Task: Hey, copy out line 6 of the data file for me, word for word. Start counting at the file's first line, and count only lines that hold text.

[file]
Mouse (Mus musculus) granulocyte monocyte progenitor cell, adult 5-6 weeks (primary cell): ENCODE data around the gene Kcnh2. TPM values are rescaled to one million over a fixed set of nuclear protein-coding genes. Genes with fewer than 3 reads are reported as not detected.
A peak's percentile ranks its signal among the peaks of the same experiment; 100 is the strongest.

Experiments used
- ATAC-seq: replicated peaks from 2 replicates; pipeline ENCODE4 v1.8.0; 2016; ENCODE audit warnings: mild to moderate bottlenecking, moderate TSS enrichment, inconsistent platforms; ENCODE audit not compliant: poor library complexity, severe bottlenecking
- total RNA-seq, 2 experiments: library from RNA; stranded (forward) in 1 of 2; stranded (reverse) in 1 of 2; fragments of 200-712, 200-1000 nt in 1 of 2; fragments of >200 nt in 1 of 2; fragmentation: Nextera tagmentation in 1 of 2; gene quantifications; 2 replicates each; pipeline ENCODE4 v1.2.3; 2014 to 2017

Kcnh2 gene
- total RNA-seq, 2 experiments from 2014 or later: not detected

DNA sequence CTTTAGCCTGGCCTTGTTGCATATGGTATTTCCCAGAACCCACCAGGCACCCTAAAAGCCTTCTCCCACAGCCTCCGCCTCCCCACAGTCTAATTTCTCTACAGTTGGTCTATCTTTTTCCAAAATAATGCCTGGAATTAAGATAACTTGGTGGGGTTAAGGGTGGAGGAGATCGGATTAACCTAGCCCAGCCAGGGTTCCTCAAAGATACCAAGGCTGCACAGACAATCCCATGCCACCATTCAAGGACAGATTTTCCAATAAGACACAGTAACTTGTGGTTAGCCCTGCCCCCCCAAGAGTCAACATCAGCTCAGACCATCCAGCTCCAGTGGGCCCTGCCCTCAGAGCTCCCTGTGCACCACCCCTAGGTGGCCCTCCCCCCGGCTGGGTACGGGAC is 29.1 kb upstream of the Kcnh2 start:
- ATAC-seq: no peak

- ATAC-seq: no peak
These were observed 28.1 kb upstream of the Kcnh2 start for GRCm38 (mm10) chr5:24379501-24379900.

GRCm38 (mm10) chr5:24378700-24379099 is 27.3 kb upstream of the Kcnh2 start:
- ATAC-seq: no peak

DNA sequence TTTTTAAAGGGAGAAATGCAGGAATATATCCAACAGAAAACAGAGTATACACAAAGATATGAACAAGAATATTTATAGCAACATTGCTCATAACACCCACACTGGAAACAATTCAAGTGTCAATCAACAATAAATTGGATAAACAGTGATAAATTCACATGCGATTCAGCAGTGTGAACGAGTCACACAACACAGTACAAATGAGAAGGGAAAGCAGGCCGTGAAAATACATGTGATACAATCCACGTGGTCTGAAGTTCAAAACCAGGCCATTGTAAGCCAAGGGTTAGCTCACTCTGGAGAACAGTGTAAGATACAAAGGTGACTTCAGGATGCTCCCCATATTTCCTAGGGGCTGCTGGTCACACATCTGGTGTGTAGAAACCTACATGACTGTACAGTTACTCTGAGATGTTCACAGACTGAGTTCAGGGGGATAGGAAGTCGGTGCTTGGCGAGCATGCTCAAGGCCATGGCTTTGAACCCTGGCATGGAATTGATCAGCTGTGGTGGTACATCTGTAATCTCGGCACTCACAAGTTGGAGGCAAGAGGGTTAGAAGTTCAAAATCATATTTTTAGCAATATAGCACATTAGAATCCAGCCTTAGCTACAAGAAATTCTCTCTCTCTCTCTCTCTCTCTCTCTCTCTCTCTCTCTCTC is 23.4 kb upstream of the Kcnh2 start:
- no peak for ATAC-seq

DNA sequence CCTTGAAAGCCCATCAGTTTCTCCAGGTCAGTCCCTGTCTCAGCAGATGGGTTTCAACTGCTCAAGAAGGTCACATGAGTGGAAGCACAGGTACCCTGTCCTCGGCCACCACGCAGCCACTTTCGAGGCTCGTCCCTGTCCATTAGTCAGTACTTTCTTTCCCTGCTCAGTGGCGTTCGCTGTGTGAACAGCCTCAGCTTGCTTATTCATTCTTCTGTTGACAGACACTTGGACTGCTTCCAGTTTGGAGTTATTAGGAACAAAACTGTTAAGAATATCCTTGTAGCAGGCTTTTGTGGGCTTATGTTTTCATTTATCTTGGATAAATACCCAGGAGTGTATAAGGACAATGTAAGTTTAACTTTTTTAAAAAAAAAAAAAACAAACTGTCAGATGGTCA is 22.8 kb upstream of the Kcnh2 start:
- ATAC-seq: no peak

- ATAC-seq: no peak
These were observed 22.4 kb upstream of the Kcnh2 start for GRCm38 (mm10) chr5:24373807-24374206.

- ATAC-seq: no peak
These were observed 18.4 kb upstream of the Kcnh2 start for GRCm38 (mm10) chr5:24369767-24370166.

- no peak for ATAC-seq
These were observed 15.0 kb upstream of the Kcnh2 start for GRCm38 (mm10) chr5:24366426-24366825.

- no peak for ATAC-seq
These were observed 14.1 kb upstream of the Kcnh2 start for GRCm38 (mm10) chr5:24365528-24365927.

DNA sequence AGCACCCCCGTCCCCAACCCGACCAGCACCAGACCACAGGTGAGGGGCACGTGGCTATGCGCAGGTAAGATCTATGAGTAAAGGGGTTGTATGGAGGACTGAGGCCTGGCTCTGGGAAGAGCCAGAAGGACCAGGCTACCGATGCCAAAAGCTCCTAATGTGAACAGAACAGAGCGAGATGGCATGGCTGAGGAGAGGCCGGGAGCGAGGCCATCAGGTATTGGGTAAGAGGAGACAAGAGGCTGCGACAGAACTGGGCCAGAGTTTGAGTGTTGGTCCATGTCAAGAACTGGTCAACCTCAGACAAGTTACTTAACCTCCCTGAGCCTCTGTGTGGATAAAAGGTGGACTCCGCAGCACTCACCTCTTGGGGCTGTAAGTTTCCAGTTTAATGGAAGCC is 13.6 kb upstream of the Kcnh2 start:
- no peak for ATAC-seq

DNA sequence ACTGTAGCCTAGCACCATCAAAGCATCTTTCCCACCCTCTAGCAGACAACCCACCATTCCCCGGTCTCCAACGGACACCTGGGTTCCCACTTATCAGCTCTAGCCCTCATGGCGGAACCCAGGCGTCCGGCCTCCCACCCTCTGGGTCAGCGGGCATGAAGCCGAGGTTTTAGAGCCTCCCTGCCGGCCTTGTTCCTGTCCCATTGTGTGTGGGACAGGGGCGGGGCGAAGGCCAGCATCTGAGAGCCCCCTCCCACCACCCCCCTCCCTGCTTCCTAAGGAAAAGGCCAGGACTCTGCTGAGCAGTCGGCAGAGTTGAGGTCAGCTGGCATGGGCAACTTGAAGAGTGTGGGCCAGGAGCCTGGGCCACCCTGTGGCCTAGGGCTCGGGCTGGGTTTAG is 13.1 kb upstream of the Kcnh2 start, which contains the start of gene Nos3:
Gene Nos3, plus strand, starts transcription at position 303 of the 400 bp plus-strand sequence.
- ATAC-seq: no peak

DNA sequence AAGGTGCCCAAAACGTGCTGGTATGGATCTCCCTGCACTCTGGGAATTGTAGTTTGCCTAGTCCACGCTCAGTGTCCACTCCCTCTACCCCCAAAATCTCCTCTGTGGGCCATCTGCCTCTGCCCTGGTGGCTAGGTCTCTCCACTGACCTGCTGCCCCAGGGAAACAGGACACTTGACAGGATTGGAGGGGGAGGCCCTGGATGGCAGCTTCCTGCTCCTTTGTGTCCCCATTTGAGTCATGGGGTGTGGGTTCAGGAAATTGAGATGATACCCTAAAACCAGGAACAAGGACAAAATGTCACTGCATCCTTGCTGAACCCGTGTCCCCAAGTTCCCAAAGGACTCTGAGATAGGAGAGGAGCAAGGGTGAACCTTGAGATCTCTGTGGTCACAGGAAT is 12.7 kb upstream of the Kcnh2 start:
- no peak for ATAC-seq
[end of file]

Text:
Kcnh2 gene